What happens when you combine The Fly, Midnight Run, Starship Troopers, Enemy Mine, Alien Nation, The Office and Cops? We’re not quite sure, but it’s called District 9, and it’s easily the most wildly inventive action movie to grace the multiplex in a long time.
If you live in or near a major U.S. city, chances are you've encountered examples of District 9’s quasi-viral marketing campaign, which painted assorted benches and billboards with profiles of insect-like creatures and ominous warnings like “Picking Up Non-Humans Is Forbidden“ and “For Humans Only, Non-Humans Banned!” For better or worse, that campaign, along with the movie's alien-centered premise and pseudo-documentary style, has led some to christen it this year’s Cloverfield. But whereas that film amounted to little more than an overly-hyped sci-fi rehash of The Blair Witch Project, District 9 is a blistering, wholly original amalgam of different genres and influences, equal parts mockumentary, political satire, buddy comedy, techno thriller, sci-fi epic and splatter film.
Directed by South African-born Neill Blomkamp, District 9 takes the traditional sci-fi alien-invasion premise and adds an intriguing twist: Unlike the mostly hostile predators of cinematic lore, the extraterrestrials of District 9 are peaceful refugees who arrive on Earth starving and emaciated. Precluded from returning home by a broken-down spaceship and incapable of assimilating into human society, the vast population of “prawns” — a derogatory nickname inspired by the creatures’ crustacean-like features — are herded en masse into a massive refugee camp known as District 9.
With the massive, immovable hull of their spaceship suspended permanently above the Johannesburg skyline, the second-class citizens of District 9 dwell in virtual squalor, their camp gradually devolving into a shantytown rife with violence, prostitution and substance abuse. (In the case of the aliens, the preferred substance is cat food.)
As one might infer from the subject matter, director Blomkamp drew heavily upon his childhood exposure to apartheid and the gross inequities it spawned to form the basis of District 9, his first feature film. "What I think is really great about the movie is that it very much reflects Neill's life experience," District 9 producer Peter Jackson remarked during a chat at last month's San Diego Comic-Con, where he made his first-ever appearance in part to help promote his young protégé’s ambitious debut. "He wanted to put that on film with an alien spin to it, because he's a sci-fi geek."
Gaming aficionados might recall that Blomkamp was originally slated to helm the ill-fated Halo movie. Indeed, he and producer Jackson conceived District 9 during Halo’s dying moments, when it became apparent that the big-budget adaptation of Bungie’s popular first-person shooter was doomed. Produced independently on a budget of $30 million, a downright paltry sum by today’s action-movie standards, District 9 looks as if it could have cost three times as much, thanks to the work of Jackson and his ingenious pals at the renowned WETA visual effects shop.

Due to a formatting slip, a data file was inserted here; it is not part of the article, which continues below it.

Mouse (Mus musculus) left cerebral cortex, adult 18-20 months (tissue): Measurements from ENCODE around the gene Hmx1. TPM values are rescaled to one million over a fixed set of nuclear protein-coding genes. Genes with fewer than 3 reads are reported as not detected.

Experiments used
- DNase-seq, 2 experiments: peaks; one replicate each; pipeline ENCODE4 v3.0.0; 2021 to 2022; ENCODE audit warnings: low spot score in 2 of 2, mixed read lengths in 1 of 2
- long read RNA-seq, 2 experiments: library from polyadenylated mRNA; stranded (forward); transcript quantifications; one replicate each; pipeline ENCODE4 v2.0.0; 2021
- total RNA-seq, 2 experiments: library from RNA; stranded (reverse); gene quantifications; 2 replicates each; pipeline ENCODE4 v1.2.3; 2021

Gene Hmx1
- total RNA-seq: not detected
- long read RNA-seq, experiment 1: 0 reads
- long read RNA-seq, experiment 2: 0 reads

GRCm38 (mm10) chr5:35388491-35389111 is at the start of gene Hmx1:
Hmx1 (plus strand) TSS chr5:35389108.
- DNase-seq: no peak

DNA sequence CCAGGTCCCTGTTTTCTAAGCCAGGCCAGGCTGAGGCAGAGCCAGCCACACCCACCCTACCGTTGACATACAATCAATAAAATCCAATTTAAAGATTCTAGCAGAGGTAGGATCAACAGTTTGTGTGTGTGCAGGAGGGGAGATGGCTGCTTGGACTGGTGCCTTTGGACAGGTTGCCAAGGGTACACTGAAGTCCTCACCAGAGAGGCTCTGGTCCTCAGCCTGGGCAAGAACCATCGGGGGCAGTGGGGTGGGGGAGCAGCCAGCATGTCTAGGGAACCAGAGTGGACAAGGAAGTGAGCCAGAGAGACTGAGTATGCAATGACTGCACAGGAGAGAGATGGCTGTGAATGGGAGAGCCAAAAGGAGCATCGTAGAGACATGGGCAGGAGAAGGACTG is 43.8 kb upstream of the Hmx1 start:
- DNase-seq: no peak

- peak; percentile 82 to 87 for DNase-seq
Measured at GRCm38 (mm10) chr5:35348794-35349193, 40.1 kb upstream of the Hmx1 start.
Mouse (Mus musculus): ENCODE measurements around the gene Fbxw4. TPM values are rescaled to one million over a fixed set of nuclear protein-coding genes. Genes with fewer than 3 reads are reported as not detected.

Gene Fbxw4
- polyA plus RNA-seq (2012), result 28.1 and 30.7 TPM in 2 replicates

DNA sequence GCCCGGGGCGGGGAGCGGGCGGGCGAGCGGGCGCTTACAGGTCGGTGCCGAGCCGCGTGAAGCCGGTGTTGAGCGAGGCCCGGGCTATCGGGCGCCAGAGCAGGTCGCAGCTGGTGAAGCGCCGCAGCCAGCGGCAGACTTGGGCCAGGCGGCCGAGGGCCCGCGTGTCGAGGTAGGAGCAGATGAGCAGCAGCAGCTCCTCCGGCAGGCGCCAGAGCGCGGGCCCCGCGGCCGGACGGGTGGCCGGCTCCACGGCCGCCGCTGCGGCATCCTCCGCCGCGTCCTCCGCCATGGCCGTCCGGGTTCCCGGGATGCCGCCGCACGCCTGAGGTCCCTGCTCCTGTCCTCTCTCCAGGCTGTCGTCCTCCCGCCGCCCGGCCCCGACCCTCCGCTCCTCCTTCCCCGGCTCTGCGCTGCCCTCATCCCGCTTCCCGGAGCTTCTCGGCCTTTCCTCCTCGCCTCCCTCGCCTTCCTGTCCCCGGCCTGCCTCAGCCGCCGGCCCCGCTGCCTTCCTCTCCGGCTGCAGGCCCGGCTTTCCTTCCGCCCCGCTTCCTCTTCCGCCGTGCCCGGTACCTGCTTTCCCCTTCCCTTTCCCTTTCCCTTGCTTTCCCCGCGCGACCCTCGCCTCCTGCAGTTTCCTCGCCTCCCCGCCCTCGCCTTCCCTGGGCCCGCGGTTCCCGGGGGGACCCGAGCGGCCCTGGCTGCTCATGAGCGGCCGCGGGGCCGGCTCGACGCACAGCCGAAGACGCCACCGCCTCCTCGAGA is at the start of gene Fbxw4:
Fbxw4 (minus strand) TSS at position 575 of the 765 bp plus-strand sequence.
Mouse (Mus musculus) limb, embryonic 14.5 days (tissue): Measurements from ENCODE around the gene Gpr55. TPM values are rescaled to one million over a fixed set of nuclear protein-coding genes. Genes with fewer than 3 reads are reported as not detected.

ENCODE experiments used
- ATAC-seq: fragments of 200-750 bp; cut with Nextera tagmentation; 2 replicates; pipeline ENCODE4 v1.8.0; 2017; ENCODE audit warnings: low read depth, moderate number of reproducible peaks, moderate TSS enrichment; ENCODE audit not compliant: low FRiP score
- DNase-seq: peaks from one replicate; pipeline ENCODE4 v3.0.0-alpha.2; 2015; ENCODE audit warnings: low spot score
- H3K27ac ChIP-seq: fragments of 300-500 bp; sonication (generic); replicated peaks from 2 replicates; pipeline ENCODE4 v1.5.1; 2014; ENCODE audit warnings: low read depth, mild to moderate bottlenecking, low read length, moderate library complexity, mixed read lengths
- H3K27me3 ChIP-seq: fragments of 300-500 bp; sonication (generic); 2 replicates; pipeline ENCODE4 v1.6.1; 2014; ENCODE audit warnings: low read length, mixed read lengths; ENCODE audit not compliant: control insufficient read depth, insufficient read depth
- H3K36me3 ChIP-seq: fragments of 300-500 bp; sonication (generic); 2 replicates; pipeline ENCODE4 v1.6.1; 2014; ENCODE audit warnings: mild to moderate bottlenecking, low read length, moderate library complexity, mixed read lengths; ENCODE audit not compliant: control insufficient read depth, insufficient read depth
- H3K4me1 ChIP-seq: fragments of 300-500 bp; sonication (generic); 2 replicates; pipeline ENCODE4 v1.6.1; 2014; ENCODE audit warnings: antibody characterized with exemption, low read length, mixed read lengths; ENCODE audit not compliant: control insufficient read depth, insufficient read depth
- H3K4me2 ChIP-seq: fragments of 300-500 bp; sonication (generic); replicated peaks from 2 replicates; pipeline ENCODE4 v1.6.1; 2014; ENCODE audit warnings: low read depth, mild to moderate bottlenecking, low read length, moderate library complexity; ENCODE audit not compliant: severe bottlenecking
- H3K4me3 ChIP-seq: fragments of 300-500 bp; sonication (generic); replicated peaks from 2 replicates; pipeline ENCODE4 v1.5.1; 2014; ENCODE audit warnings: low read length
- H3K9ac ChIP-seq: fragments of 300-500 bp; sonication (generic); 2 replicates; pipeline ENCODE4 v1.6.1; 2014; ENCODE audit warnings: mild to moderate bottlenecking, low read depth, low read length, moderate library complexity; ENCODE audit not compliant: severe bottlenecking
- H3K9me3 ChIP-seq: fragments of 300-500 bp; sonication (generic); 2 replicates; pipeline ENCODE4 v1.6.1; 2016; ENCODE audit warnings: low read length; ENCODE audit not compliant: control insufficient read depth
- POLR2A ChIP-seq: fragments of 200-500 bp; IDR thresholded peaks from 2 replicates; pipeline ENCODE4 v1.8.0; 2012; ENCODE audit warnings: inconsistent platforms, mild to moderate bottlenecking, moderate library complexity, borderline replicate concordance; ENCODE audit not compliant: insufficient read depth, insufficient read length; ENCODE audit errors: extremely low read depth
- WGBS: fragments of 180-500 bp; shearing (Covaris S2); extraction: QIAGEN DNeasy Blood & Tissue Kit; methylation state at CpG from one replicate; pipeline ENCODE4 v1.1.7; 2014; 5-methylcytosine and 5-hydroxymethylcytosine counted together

Freed from studio meddling and encouraged to take risks by Jackson, Blomkamp chose his close friend Sharlto Copley, a former visual effects technician with little acting experience, to play District 9’s lead role of Wikus Van De Merwe, a middle manager at Multi-National United (MNU), a government security contractor/weapons manufacturer. A well-meaning, hopelessly naive corporate drone reminiscent of The Office’s Michael Scott, Van De Merwe is charged with leading MNU’s forced migration of the aliens from their existing shantytown in District 9 to the concentration camp-like tent city of District 10.
Eager to please his superiors at MNU, Van De Merwe cheerfully goes about his business, a documentary crew accompanying him as he goes from shack to shack serving eviction notices to District 9’s befuddled residents. But when the chance exposure to an unknown alien substance begins to alter his DNA, initiating a Fly-like transformation process, he finds himself pushed into taking up the cause of his one-time adversaries.
District 9 isn’t for everyone, particularly fans of subtlety and restraint. Everything about the film is over-the-top, from its deliberately ham-fisted political allegories to its wildly gory climax. All of this might be a problem if Blomkamp didn’t clearly intend the film to function first and foremost as a satire. References to hot-button topics like racism and xenophobia are handled with tongue planted firmly in cheek, as are scenes involving strung-out aliens haggling desperately for a fix of cat food and human prostitutes trolling the ghetto for extraterrestrial customers. Avaricious businessmen, inept bureaucrats, abusive cops and feel-good political activists are all spoofed heartily — and violently.
"I kept saying to Neill, 'Enjoy this. Be as crazy as you can,'" recounted Jackson, who foresaw District 9 going up against traditional summer blockbuster fare like Transformers: Revenge of the Fallen and G.I. Joe: The Rise of Cobra. "There's no way in the world we can compete with that type of film on spectacle. So I said the one advantage that we have is that we can be grungy and dirty and rude and we can be violent ... that's what you can do that G.I. Joe can't."
District 9 opens August 11, 2009.